Booklist Reviews

Despite ebbing enthusiasm for passenger rail travel in the U.S. these days, train companies remain major players in transporting consumer goods from coast to coast. Also, as veteran journalist and unabashed train fanatic Zoellner emphasizes in this exuberant celebration of these mammoth wheeled machines, both commuters and businesses overseas are still heavily dependent on trains, especially in countries like China, where rail service continues to expand almost exponentially. As a convenient excuse for research, Zoellner toured several of the world's most notable rail lines, including a north-to-south trek in Britain, a journey up corkscrewing tracks in the Peruvian Andes, and a jaunt on Russia's Trans-Siberian Railway. In between colorful anecdotes from his travels that include snapshots of contemporary commuters in countries from Scotland to India, Zoellner provides a wealth of fascinating historical details, such as the mood of astonishment that greeted the first trains in nineteenth-century England and the grim duty the railroads undertook during both world wars. An absorbing and lively reflection on an enduring marvel of modern industrial technology. Copyright 2013 Booklist Reviews.

Library Journal Reviews

Journalist and author Zoellner, who wrote about the shooting of Gabrielle Giffords (A Safeway in Arizona) and "the most powerful element in the world" (Uranium), takes to the rails in seven countries in this book. He looks at the state of this often underrated but essential mode of transportation, in places as different and far apart as Peru, India, Russia, the UK, Spain, China, and the United States. The author mixes his fascination for trains and the conversations he has with his fellow travelers (railway workers and enthusiasts, commuters, and Russian soldiers are just a few of the many people he meets) into a detailed story told with knowledge and enthusiasm. While the train has been used as a political tool in China, where the government has finally brought its massive railway network to Lhasa, the capital of Tibet, in an attempt to defuse the movement for independence, Spain has become the envy of other modern nations with its fast-growing infrastructure of bullet trains. VERDICT Zoellner's story, rich with history and local color, is a mesmerizing read for anyone interested in the impact of trains on the environment, politics, economics, and daily life around the world today.—Linda M. Kaufmann, Massachusetts Coll. of Liberal Arts Lib., North Adams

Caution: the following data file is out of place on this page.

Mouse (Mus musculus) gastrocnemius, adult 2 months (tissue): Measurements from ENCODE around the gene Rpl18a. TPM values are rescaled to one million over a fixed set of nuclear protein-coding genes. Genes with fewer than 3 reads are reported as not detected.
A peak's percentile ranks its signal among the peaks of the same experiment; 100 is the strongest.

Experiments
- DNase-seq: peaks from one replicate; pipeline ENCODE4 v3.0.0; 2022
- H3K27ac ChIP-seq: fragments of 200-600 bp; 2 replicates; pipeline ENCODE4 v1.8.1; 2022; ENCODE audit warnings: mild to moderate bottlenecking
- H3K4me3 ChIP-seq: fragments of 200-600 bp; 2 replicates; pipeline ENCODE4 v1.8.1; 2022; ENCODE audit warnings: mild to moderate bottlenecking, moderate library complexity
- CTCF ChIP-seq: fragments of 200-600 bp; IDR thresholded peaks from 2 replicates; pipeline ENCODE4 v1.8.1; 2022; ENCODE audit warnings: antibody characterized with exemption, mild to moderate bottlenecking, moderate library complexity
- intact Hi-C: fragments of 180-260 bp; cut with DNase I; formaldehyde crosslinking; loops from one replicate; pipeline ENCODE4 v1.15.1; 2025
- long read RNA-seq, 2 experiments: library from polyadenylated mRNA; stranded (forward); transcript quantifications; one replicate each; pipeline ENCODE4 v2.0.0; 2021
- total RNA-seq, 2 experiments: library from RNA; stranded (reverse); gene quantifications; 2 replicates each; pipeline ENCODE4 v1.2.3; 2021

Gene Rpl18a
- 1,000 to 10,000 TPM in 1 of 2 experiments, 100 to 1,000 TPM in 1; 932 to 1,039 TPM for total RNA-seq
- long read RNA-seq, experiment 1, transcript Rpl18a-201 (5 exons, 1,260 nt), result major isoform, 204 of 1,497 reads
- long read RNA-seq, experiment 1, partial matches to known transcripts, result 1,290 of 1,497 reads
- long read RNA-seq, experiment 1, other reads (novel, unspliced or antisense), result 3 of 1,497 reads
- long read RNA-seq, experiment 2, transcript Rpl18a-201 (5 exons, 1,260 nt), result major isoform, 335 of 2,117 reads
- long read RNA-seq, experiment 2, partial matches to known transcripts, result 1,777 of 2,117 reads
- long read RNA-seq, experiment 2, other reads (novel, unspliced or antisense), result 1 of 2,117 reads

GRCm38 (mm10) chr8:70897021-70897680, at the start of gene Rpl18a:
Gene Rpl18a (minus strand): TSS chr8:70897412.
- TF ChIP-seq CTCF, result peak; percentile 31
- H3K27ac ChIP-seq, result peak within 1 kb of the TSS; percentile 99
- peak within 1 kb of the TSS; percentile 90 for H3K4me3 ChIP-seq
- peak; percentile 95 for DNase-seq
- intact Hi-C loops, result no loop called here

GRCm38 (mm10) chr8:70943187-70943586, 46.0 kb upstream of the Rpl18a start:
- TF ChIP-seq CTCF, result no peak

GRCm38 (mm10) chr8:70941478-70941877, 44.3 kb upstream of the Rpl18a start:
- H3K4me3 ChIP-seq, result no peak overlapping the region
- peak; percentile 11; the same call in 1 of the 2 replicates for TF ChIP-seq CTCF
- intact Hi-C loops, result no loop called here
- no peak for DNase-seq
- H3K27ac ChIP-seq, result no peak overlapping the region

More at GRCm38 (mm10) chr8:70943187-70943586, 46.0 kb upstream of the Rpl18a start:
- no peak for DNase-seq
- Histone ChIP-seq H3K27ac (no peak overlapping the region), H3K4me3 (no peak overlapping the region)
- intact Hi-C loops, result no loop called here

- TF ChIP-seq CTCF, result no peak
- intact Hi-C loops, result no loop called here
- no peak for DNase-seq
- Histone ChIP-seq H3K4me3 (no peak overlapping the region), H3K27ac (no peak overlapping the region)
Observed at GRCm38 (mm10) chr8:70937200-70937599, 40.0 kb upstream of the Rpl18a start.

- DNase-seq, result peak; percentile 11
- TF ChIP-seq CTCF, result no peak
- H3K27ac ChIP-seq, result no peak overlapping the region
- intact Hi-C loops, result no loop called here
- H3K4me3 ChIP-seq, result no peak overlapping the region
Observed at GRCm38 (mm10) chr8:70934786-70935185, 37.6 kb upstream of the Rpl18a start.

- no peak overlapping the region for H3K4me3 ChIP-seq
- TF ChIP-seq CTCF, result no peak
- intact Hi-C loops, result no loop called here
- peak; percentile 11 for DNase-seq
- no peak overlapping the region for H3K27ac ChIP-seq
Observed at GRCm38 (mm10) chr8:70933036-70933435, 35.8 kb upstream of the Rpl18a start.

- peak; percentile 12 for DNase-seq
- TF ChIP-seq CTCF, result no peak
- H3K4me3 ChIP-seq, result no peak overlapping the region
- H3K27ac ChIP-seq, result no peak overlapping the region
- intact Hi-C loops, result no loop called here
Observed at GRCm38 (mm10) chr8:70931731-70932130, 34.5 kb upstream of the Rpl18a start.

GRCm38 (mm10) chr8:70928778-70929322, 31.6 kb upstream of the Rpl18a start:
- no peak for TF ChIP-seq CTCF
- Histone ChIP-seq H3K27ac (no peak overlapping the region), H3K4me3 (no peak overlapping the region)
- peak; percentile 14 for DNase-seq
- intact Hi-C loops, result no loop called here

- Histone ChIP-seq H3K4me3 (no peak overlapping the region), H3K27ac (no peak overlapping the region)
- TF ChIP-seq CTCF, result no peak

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Publishers Weekly Reviews

Author and educator Zoellner may love trains more than any man alive. In his traveler's guide and history of railroading, Zoellner journeys to the world's forgotten locomotive landmarks, riding the rails as much as humanly possible "to see the flickering landscape through their eyes" and brings the reader a unique perspective on the past, present, and future of locomotion. He begins with the earliest European railroads and details the effects trains have had on countries like India—spurred to international prominence through British-built tracks—and the jolting manner in which high-speed trains have evolved in the twenty-first century—applauded in Spain and Japan, hotly debated in the United States. Zoellner's pro-train bias is never unclear as he often launches into rhapsodic prose; passages like "the softest glow in the world…making the horizon smudgy with obscure whites and grays" are common, and the author recounts many experiences with fellow passengers that support his portrayal of trains as a bastion of whirlwind socialization. Perhaps too much attention is paid to this romantic depiction at the expense of solid answers about the usefulness of trains today, but Zoellner still constructs an absorbing history lesson that allows readers to draw their own conclusions. (Feb.)

[Page ]. Copyright 2014 PWxyz LLC

PW Annex Reviews

Author and educator Zoellner may love trains more than any man alive. In his traveler's guide and history of railroading, Zoellner journeys to the world's forgotten locomotive landmarks, riding the rails as much as humanly possible "to see the flickering landscape through their eyes" and brings the reader a unique perspective on the past, present, and future of locomotion. He begins with the earliest European railroads and details the effects trains have had on countries like India—spurred to international prominence through British-built tracks—and the jolting manner in which high-speed trains have evolved in the twenty-first century—applauded in Spain and Japan, hotly debated in the United States. Zoellner's pro-train bias is never unclear as he often launches into rhapsodic prose; passages like "the softest glow in the world…making the horizon smudgy with obscure whites and grays" are common, and the author recounts many experiences with fellow passengers that support his portrayal of trains as a bastion of whirlwind socialization. Perhaps too much attention is paid to this romantic depiction at the expense of solid answers about the usefulness of trains today, but Zoellner still constructs an absorbing history lesson that allows readers to draw their own conclusions. (Feb.)

[Page ]. Copyright 2014 PWxyz LLC